Tomarata is home. My house is 1.5 hours north of New Zealand’s largest city —Auckland. At our place we have 6 acres of Native bush, a couple more acres for a motocross track and a 90 metre waterslide called Te Ara o Tumatauenga (The pathway of the god of war). Tomarata hasn’t got a streetlight yet, but we’re working on it! I am a river person by genetics but a mountain person by experience.. That is, I was born by the mighty Waikato river but grew up in the mountains in central Otago. I have a PhD in sport and exercise psychology and contract to the New Zealand government on health and physical activity policy. In this role I am a visible supporter of the potential of mountain biking to deliver a whole range of lifeskills development opportunities derived from being in alpine environments.
I used to think that riding was about the challenge between myself and mountain in the pursuit of physical fitness. Now I prefer to think of it as celebrating the mountain via the medium that is mountain biking. What I found was that it was the mountain that kept calling me back to its side because it caused such a strong response in my regard for that place. I used to think it was me that initiated that change but I found out many years later that it was the mountain that asked questions of whether I was really ready to be there.
Mountain biking continues to be about the location. Being in a mountain environment allows me to learn more about what I am capable of achieving. Each time I am able to ride a more advanced mountain bike, I can get further, ride higher more easily, attack corners faster, jump further. All of these attributes allow me to test commitment by understanding the personality traits of the mountain.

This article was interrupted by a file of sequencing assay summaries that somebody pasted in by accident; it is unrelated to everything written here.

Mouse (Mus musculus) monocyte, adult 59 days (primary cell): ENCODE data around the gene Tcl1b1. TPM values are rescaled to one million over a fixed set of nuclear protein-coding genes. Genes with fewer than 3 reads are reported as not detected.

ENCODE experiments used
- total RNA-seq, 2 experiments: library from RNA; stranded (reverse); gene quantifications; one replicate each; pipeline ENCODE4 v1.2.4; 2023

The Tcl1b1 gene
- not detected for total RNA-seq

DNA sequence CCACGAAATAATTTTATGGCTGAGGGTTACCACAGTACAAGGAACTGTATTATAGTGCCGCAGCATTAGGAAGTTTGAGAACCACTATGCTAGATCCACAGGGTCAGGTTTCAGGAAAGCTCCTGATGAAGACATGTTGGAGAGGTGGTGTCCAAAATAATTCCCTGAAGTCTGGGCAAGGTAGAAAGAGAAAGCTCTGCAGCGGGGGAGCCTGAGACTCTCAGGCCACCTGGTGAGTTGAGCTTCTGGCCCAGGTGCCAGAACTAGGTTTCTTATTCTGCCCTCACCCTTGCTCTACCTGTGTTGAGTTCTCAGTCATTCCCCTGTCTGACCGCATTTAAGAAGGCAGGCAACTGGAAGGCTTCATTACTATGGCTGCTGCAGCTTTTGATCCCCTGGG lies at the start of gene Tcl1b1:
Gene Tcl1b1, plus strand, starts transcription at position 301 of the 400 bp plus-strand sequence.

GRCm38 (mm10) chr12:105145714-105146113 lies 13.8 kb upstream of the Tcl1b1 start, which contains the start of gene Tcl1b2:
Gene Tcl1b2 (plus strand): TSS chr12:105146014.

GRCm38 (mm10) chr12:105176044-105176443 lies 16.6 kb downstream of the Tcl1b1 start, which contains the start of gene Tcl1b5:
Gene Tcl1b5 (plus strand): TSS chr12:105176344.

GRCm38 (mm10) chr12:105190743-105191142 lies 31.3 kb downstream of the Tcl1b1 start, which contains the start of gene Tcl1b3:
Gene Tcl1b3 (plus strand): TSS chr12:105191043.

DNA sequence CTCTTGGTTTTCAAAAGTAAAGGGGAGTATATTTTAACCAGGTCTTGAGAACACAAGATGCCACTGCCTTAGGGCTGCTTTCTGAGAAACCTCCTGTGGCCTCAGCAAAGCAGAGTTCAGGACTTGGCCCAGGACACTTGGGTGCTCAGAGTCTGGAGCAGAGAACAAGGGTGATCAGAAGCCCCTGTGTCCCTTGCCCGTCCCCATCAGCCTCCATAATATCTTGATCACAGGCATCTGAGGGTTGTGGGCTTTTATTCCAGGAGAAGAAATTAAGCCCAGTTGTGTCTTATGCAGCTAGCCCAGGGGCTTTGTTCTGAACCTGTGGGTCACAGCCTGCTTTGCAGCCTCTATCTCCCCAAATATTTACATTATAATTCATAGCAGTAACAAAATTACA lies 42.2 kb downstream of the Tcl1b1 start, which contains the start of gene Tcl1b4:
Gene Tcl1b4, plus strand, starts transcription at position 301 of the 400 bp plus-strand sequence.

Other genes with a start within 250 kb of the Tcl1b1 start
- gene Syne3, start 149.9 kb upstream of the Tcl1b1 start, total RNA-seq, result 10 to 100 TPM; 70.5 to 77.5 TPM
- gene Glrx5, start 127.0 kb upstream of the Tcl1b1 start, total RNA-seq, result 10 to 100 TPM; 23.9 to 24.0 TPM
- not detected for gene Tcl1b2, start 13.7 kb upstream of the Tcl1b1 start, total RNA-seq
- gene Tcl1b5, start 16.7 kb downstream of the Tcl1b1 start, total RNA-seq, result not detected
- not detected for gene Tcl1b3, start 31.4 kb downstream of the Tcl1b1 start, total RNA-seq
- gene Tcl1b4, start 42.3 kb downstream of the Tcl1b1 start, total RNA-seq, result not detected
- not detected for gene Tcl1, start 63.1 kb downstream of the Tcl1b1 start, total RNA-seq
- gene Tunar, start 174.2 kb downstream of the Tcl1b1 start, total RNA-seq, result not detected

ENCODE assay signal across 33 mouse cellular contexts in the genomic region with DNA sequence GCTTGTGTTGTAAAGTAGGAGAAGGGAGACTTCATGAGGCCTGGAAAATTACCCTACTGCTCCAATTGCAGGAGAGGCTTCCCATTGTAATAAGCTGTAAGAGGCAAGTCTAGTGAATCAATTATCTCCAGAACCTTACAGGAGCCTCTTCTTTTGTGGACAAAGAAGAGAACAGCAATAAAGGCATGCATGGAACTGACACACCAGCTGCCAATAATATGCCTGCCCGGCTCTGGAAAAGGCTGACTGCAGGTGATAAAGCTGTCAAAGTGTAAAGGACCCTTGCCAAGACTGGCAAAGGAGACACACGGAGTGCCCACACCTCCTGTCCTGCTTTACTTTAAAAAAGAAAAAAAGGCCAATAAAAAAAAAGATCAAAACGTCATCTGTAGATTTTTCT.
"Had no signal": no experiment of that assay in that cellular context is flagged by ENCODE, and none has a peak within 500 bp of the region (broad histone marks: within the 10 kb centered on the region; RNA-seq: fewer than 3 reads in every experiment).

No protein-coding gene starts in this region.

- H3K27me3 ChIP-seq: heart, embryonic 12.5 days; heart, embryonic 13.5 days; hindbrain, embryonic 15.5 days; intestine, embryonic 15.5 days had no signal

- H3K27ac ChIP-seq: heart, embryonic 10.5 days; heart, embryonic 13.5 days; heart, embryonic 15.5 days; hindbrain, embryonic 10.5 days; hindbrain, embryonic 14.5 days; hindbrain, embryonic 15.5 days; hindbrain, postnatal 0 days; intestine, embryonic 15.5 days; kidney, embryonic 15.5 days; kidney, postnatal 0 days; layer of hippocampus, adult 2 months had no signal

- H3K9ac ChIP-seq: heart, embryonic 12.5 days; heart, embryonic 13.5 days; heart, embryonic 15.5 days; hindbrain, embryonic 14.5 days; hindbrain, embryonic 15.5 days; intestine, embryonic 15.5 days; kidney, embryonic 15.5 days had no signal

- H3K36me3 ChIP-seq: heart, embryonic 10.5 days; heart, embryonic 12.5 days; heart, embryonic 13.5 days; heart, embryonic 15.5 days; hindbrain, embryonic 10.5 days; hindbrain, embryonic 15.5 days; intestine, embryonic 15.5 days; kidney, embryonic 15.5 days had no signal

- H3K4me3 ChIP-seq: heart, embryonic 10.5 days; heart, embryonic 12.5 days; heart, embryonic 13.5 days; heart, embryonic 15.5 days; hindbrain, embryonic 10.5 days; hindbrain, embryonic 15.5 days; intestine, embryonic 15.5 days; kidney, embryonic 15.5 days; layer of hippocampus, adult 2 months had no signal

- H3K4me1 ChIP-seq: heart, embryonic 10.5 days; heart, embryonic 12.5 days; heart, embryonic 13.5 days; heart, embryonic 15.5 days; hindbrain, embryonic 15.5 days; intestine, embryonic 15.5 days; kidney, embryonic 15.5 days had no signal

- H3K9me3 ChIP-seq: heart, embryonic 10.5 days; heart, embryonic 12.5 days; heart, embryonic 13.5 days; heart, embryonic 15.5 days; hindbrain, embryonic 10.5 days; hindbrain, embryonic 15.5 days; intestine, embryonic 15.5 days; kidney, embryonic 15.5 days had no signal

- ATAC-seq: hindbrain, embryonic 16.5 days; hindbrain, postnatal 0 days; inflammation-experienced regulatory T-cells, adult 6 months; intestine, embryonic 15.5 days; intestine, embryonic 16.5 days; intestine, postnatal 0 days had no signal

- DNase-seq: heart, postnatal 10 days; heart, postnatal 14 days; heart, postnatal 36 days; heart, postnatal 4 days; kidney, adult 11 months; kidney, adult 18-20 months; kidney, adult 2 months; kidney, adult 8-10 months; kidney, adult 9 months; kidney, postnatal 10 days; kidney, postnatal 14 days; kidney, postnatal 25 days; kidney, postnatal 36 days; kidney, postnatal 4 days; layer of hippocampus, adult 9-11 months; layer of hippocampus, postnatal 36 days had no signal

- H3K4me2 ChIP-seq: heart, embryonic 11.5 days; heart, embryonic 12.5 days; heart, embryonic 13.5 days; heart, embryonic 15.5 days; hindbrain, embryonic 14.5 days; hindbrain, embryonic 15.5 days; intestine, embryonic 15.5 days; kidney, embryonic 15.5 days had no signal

The other unique part about mountain biking in New Zealand is the number of indigenous mountain bikers taking part each year. Maori, the indigenous people of New Zealand, traditionally thought of mountain biking as a non-indigenous process. Over the last five years the number of Maori riding has increased 10 fold as Maori realize that mountain biking is about the mountain and not the rider. This has freed us from the ‘must have’ nature of elite cycling and replaced it with the mountain not caring what ‘year’ your bike is as long as you engage.
March of this year saw a mountain bike initiative that traveled from one end of New Zealand to the other engaging with indigenous Maori across the 3000km journey. January 2017 will see a return from the South to the North using an outrigger canoe with the mountain bike being used to portage the outrigger between rivers, lakes and the sea.